The character of God and evolution


(Ben Woollard) #1

What does evolution tell us about what God is like…

Have recently discovered this fantastic community .
I’ve been in a real journey reading up on evolution mainly driven by a conviction that Jesus is truth and therefore truth tells us something about Him.

I refuse to have a worldview that supresses the search for truth or a faith that can’t handle questions.

SO …

As far as I see it theism and evolution match up well.
However , I see some tension between our Heavenly Father , his character and evolutionary theory .

God being happy with animal suffering ( what does this say about what he is like)

Animal mutations and diseases pre fall.

Creating and wiping out the dinasours by smacking an asteroid into the earth (what does this communicate about His character ?)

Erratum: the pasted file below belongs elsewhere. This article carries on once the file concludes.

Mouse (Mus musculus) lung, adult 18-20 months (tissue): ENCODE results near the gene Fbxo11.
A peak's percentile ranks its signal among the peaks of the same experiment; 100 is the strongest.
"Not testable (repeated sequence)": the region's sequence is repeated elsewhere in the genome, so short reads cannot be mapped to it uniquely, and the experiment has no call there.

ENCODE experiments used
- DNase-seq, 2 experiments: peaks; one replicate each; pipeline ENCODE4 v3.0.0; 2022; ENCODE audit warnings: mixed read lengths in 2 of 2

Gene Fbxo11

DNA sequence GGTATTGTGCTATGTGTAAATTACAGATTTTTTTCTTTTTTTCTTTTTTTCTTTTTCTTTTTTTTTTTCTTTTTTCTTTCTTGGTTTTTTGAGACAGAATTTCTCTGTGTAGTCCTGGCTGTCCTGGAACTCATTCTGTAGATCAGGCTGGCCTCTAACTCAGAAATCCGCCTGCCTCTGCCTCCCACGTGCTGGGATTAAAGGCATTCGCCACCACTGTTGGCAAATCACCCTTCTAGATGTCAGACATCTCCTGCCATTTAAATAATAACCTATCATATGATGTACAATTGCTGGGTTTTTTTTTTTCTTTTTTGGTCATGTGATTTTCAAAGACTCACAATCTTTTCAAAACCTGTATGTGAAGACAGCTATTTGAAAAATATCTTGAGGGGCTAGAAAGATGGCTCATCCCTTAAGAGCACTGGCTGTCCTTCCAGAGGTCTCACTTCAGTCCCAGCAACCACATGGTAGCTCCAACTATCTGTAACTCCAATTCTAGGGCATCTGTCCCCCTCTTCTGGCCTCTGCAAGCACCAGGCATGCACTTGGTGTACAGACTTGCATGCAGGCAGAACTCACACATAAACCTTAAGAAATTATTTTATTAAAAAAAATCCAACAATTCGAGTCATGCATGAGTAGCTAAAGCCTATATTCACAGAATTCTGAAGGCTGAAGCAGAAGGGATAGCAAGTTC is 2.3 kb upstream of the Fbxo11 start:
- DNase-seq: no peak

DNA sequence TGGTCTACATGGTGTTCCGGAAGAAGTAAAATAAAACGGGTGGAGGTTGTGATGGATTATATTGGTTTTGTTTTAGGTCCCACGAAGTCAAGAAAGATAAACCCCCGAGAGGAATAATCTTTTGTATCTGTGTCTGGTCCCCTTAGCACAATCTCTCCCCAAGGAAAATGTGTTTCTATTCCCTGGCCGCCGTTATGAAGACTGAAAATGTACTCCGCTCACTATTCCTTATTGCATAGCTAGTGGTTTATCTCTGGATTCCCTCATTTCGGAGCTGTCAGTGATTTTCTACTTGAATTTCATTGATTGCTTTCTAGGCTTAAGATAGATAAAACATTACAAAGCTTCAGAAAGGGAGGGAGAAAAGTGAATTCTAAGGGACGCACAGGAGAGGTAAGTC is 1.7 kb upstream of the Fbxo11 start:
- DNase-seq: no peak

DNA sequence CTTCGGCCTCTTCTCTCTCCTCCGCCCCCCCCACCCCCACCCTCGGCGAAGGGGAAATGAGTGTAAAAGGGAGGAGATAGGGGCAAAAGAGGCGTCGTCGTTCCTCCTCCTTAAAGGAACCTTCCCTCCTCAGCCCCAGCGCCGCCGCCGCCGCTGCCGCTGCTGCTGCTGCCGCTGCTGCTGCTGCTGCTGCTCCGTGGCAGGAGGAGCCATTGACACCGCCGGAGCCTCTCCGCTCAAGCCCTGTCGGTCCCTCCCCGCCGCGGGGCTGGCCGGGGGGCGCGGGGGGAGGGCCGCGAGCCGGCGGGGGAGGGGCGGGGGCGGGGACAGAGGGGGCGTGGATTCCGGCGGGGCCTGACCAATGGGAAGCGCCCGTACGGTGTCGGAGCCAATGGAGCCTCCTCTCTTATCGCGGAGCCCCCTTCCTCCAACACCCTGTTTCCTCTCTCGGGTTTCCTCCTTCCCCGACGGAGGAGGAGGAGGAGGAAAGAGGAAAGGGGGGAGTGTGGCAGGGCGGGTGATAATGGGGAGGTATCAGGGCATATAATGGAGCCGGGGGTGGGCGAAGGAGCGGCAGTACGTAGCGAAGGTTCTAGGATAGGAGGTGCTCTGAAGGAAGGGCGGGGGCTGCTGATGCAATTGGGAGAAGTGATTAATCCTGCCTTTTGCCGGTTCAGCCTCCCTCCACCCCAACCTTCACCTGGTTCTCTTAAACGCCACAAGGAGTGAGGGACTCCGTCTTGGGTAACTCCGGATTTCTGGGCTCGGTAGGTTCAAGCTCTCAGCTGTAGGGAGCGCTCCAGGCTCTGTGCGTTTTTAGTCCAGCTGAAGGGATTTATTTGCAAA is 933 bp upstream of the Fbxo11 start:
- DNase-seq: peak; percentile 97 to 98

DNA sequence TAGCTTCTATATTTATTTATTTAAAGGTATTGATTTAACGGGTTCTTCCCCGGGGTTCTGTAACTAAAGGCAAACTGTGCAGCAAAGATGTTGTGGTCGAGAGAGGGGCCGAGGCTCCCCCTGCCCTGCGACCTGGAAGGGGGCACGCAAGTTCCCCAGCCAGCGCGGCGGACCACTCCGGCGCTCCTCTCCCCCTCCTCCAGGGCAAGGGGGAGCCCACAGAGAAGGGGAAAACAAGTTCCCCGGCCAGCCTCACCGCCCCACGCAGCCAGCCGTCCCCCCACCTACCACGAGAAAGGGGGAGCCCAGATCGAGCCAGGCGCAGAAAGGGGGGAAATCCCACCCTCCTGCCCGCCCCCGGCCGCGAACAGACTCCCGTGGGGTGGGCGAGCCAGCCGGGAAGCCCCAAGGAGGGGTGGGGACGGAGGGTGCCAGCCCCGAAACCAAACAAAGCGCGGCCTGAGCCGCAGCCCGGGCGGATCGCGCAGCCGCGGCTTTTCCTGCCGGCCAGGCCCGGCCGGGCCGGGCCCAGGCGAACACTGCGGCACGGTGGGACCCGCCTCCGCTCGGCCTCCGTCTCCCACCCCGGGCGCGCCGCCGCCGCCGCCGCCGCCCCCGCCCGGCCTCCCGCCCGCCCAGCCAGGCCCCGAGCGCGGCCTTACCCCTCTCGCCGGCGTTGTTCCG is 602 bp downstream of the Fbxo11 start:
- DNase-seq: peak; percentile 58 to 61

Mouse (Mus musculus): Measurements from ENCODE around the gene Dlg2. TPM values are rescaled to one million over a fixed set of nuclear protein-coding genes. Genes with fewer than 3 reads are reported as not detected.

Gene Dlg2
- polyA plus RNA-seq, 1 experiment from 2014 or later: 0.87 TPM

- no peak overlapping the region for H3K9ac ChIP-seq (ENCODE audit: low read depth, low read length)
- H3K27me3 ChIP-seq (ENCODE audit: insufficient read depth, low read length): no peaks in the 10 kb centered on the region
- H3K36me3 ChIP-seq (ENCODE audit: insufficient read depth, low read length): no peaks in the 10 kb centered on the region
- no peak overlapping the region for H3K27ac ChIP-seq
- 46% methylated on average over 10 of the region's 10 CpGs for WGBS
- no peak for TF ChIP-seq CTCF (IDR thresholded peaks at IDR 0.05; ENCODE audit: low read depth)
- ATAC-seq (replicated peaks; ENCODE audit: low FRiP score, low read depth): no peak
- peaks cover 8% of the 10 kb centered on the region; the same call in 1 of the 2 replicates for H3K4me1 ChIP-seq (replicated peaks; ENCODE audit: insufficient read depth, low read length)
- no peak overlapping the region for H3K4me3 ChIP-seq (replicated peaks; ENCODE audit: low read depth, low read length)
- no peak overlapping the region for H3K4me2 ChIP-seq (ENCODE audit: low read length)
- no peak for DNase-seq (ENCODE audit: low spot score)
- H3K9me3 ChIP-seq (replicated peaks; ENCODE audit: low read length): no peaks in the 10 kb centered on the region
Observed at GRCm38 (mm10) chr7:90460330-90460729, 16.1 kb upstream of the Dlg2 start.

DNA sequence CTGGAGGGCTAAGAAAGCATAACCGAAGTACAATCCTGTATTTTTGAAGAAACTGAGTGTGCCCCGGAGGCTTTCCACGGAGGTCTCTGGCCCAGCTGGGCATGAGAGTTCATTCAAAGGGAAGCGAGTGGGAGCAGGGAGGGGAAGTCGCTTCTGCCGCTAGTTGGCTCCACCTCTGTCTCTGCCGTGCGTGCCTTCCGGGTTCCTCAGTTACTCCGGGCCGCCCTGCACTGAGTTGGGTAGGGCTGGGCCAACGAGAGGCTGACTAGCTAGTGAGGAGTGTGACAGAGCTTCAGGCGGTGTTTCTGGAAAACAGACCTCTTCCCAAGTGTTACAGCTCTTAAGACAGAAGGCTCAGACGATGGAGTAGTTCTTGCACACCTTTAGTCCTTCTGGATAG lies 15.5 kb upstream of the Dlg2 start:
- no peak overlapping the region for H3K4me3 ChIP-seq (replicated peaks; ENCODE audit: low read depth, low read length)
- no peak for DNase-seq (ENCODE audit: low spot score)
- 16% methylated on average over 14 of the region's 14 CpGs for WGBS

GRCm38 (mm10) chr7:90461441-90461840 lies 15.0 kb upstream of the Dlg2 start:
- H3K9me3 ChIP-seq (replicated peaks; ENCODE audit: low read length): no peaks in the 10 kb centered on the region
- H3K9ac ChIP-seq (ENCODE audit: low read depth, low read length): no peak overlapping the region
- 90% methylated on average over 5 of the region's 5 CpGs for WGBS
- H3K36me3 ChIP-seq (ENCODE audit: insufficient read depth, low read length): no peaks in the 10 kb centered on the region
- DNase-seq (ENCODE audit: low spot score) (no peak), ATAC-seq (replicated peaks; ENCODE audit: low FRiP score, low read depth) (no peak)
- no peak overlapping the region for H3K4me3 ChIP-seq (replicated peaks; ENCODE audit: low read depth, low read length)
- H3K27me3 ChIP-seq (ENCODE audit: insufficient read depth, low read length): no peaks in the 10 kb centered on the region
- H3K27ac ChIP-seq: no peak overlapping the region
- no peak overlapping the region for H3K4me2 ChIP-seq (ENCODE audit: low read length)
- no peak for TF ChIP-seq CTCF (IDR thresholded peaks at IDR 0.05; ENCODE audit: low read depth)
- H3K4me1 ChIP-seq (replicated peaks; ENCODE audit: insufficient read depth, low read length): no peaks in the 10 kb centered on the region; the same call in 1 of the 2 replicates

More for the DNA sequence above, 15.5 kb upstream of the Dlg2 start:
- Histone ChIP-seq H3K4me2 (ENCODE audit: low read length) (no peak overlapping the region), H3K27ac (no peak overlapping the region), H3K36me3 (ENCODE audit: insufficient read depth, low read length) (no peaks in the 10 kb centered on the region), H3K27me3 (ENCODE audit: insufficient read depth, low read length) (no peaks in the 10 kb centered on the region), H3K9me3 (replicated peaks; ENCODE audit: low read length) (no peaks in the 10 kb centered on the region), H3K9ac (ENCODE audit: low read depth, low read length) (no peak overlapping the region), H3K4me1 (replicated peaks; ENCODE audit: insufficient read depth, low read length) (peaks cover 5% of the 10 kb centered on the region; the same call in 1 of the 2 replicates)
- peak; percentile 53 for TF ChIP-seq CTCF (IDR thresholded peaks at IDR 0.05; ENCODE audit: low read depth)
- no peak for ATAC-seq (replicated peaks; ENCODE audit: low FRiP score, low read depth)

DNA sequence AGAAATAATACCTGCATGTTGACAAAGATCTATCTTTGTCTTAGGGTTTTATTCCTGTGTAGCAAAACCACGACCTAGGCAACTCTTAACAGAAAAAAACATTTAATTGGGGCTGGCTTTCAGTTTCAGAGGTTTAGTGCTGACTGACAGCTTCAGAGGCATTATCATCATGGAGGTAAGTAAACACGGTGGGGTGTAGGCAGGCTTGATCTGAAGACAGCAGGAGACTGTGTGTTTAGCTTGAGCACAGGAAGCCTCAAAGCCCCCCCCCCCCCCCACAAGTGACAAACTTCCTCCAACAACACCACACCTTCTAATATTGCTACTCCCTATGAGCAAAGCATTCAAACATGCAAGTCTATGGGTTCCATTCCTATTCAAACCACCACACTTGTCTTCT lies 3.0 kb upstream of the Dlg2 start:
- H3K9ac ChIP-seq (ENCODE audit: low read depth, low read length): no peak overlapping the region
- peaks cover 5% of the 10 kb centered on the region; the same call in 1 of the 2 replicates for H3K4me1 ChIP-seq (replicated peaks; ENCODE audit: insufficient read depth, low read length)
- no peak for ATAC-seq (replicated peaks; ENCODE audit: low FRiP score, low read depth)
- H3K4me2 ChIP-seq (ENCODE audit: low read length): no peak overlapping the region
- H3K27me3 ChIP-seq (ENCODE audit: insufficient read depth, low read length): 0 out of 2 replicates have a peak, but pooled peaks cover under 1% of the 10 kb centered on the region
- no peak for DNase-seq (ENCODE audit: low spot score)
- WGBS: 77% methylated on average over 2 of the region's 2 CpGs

Choosing at one moment to turn a a non human into a human.

To clarify - I’m not looking for someone to explain these away , rather to look them in the face - pre suppose they are all true - and then ask what does that say about what God is like ?
Any thoughts ?


(Christy Hemphill) #2

Welcome to the forum, Ben.

Great questions. I’ll take a shot at mulling over one.

The idea that God is happy with animal suffering is a deduction from two premises.

  1. God created the world and is sovereign over it, so everything “natural” is what God intended/wanted.
  2. Animals suffer in the world God created.
    Therefore, animal suffering is what God wants.

I would say you have some work to do to establish that first premise. I don’t know why I should “presuppose” it’s true.